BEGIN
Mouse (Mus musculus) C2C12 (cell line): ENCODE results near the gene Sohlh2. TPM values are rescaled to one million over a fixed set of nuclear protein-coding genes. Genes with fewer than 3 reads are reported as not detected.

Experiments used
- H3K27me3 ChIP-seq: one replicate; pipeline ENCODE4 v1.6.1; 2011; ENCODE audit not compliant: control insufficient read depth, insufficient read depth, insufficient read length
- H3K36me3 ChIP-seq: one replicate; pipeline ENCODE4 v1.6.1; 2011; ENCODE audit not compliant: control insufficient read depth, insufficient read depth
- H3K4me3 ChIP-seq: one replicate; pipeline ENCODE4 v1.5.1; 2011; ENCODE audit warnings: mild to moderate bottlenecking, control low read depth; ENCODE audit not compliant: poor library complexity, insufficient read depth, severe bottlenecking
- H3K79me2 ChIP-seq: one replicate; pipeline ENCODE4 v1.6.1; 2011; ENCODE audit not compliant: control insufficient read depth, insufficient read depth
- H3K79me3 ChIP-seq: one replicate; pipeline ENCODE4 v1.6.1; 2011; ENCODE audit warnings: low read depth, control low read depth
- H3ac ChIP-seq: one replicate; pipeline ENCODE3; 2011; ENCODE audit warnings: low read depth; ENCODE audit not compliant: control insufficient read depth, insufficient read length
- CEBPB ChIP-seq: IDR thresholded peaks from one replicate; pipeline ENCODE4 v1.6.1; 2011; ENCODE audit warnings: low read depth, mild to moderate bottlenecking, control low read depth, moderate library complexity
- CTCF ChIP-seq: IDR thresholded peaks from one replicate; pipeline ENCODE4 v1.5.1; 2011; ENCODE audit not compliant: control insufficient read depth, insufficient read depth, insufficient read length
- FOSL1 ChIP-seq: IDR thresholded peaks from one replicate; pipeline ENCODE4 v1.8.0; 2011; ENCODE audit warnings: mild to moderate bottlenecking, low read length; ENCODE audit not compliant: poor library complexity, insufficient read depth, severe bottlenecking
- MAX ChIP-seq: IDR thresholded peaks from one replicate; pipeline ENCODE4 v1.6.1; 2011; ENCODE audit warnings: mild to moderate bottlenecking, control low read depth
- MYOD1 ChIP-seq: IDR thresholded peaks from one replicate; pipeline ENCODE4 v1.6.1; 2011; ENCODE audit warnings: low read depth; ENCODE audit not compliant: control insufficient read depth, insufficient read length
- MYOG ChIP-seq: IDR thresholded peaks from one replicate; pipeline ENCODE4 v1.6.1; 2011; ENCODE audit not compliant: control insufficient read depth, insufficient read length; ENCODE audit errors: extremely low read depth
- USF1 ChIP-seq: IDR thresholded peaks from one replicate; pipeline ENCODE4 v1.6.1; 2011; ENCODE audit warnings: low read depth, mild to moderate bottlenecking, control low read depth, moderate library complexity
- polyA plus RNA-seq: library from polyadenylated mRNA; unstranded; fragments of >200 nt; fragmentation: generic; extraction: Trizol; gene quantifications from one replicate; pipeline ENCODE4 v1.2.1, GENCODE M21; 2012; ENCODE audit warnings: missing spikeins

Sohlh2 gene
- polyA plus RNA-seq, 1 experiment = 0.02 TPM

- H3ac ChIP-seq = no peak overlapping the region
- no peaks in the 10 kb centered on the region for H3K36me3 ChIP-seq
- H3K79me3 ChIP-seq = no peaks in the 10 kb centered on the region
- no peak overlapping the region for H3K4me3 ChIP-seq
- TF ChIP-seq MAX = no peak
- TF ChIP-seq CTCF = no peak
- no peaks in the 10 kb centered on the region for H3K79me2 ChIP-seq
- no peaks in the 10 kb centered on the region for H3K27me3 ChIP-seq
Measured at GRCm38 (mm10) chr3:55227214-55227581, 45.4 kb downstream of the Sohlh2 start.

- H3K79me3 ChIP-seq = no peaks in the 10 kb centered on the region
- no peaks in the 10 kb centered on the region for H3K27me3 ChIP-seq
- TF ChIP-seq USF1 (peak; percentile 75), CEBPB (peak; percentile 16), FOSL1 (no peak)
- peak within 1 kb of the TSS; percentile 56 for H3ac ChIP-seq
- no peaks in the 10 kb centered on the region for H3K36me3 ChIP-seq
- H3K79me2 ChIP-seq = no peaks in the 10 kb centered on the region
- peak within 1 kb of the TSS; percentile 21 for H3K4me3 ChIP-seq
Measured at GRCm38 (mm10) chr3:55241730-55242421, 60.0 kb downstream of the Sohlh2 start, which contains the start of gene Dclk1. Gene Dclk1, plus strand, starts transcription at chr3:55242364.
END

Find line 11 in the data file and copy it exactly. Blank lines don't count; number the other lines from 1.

- FOSL1 ChIP-seq: IDR thresholded peaks from one replicate; pipeline ENCODE4 v1.8.0; 2011; ENCODE audit warnings: mild to moderate bottlenecking, low read length; ENCODE audit not compliant: poor library complexity, insufficient read depth, severe bottlenecking